Date of Award

12-2014

Degree Type

Dissertation

Degree Name

Doctor of Philosophy

Major

Biochemistry and Cellular and Molecular Biology

Major Professor

Hong Guo

Committee Members

Jerome Baudry, Tongye Shen, Tamah Fridman, Elizabeth Howell, David Baker

Abstract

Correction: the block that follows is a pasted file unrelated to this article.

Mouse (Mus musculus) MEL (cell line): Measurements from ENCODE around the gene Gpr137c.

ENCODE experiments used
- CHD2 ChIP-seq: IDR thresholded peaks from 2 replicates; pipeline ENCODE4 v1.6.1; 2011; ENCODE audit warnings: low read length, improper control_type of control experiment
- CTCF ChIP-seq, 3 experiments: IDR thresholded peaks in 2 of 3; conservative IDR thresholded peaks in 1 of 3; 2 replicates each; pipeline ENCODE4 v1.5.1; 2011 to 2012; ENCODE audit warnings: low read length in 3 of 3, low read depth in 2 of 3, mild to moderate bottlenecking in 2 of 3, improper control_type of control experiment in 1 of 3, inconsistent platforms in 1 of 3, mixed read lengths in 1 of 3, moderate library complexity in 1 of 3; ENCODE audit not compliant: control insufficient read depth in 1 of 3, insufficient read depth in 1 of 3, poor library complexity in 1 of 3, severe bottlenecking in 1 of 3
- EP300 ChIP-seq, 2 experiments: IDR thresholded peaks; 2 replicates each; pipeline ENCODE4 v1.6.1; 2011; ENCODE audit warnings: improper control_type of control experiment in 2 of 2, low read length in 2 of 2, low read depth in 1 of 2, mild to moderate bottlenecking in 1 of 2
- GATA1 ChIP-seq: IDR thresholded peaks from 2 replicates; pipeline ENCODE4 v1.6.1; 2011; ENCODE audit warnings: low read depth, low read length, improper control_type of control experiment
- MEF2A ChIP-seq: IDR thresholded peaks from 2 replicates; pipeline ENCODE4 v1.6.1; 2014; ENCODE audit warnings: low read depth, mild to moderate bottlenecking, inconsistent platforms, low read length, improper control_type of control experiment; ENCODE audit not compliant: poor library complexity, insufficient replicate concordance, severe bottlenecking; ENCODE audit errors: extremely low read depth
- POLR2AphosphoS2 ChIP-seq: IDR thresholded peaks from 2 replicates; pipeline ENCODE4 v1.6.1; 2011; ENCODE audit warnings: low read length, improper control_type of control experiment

Enzymes are important catalysts in living systems, and understanding catalytic mechanisms of enzymes is an important task for modern biophysics and biochemistry. Computer simulations have emerged as very useful tools for understanding how enzymes work. In this dissertation, QM/MM MD simulations were applied to study the catalytic mechanisms of several enzymes, including sedolisin, S-adenosyl-L-methionine (AdoMet)-dependent methyltransferases, and salicylic acid binding protein 2. For sedolisin, we focus on the acylation and deacylation reactions catalyzed by the enzymes. We proposed a general acid/base mechanism involving the Glu/Asp residues at the active site. MD and QM/MM free energy simulations on pro-kumamolisin show that the protonation of Asp164 would be able to trigger conformational changes and generate the functional active site for autocatalysis. The free energy simulations reported for SAMT, an AdoMet-dependent methyltransferase, showed that while the structure of the reactant complex containing salicylate, its natural substrate, is rather close to the corresponding TS structure, this is not the case for 4-hydroxybenzoate. The simulations demonstrated that additional energy is required to generate the TS-like structure for 4-hydroxybenzoate, consistent with the low activity of the enzyme toward this substrate. For protein lysine methyltransferase SET7/9, we showed that while the wild type SET7/9 may act like a mono-methylase, the Y245→A mutation could increase the ability of SET7/9 to add two more methyl groups on the target lysine. The substrate specificity of salicylic acid binding protein 2 (SABP2) has also been studied during my graduate study. This enzyme has promiscuous esterase activity toward a series of substrates, but shows high activity toward its natural substrate methyl salicylate (MeSA). We demonstrated that SABP2 seems to represent a case in which the enzyme itself might have not been perfectly evolved and that substrate-assisted catalysis (SAC) involving its natural substrate may be used to enhance the activity and achieve substrate discrimination. In addition to enzymes, the prediction of protein-protein interactions (PPI) is also included in my dissertation. We established a robust pipeline for PPI prediction by integrating multiple classifiers using random forests algorithm. This pipeline could be very useful for predicting PPI.

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